The United States Department of Justice announced a settlement with a staffing agency that routinely discriminated against non-U.S. citizen workers.
The Justice Department announced today that it has reached a settlement agreement with Corp IV Holdings Inc., doing business as Masterson Staffing Solutions (Masterson Staffing), a staffing company based in Minnesota. The agreement resolves the department’s determination that Masterson Staffing violated the Immigration and Nationality Act (INA) by routinely discriminating against its non-U.S. citizen workers when checking their permission to work in the United States.
“When employees present legally acceptable documentation to demonstrate their permission to work, employers cannot demand different or additional documents because of the employees’ citizenship or immigration status,” said Assistant Attorney General Kristen Clarke of the Justice Department’s Civil Rights Division. “The Justice Department will continue the important work of ensuring that workers do not face unlawful barriers to employment.”
Under the terms of the agreement, Masterson Staffing will pay a civil penalty of $250,000 to the United States, and make $100,000 available for a back pay fund to compensate victims of Masterson Staffing’s alleged discriminatory practices. Additionally, Masterson Staffing will train staff on the INA’s anti-discrimination provision, modify its policies, and be subject to quarterly reporting requirements.
The department’s investigation determined that Masterson Staffing routinely required specific documents from newly-hired non-U.S. citizens to prove their permission to work in the United States even though Federal law allows workers to choose among legally acceptable documents, regardless of citizenship, immigration status, or national origin. Specifically, the department found that Masterson Staffing required lawful permanent residents to show their Permanent Resident Cards (sometimes known as green cards), and other non-U.S. citizens to show their Employment Authorization Documents (sometimes known as work permits). At least one asylee lost work because of this discriminatory practice. The department also found that Masterson Staffing routinely required certain lawful permanent residents to show unnecessary documents to prove their continued permission to work.
The INA’s anti-discrimination provision prohibits employers from asking for specific documents because of a worker’s citizenship, immigration status or national origin. Indeed, many non-U.S. citizens, including lawful permanent residents, refugees, and asylees, are eligible for several of the same types of documents to prove their permission to work as U.S. citizens (such as driver’s licenses and unrestricted Social Security cards). Employers must allow workers to present whatever acceptable documentation the workers choose and cannot reject valid documentation that reasonably appears to be genuine. In addition, if a lawful permanent resident provides an unexpired permanent resident card to prove their permission to work, employers must not request new documentation if the permanent resident card later expires. The INA prohibits employers from unnecessarily reverifying a worker’s permission to work.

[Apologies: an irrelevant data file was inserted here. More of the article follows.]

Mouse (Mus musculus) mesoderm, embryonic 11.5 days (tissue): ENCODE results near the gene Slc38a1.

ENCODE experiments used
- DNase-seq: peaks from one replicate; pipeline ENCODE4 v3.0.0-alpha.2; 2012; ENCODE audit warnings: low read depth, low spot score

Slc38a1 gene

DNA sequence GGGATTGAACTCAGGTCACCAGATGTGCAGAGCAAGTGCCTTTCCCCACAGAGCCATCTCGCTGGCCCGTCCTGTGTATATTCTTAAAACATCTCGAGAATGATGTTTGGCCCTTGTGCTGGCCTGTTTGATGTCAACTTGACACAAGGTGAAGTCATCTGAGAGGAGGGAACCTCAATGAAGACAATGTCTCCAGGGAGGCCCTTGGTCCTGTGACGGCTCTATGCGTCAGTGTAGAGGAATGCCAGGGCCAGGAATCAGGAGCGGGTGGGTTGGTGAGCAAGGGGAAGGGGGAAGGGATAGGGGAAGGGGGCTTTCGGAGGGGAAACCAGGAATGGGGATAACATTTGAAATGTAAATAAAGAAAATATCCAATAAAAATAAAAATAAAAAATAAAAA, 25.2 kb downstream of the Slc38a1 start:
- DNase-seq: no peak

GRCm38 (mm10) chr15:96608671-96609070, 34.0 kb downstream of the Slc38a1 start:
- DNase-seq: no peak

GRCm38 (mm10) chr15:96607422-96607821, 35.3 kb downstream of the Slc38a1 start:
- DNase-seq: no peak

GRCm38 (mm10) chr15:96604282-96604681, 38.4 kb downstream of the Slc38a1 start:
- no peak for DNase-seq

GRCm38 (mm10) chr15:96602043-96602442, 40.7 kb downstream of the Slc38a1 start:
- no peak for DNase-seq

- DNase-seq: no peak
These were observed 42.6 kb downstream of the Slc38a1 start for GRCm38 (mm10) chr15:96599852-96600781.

The Civil Rights Division’s Immigrant and Employee Rights Section (IER) is responsible for enforcing the anti-discrimination provision of the INA. The statute prohibits discrimination based on citizenship status and national origin in hiring, firing or recruitment or referral for a fee; unfair documentary practices; and retaliation and intimidation.
Learn more about IER’s work and how to get assistance through this brief video. Find more information on how employers can avoid discrimination when verifying permission to work on IER’s website. Applicants or employees who believe they were discriminated against based on their citizenship, immigration status or national origin in hiring, firing, recruitment, or during the employment eligibility verification process (Form I-9 and E-Verify); or subjected to retaliation, may file a charge. The public can also call IER’s worker hotline at 1-800-255-7688 (1-800-237-2515, TTY for hearing impaired); call IER’s employer hotline at 1-800-255-8155 (1-800-237-2515, TTY for hearing impaired); email IER@usdoj.gov; sign up for a free webinar; or visit IER’s English and Spanish websites. Subscribe to GovDelivery to receive updates from IER.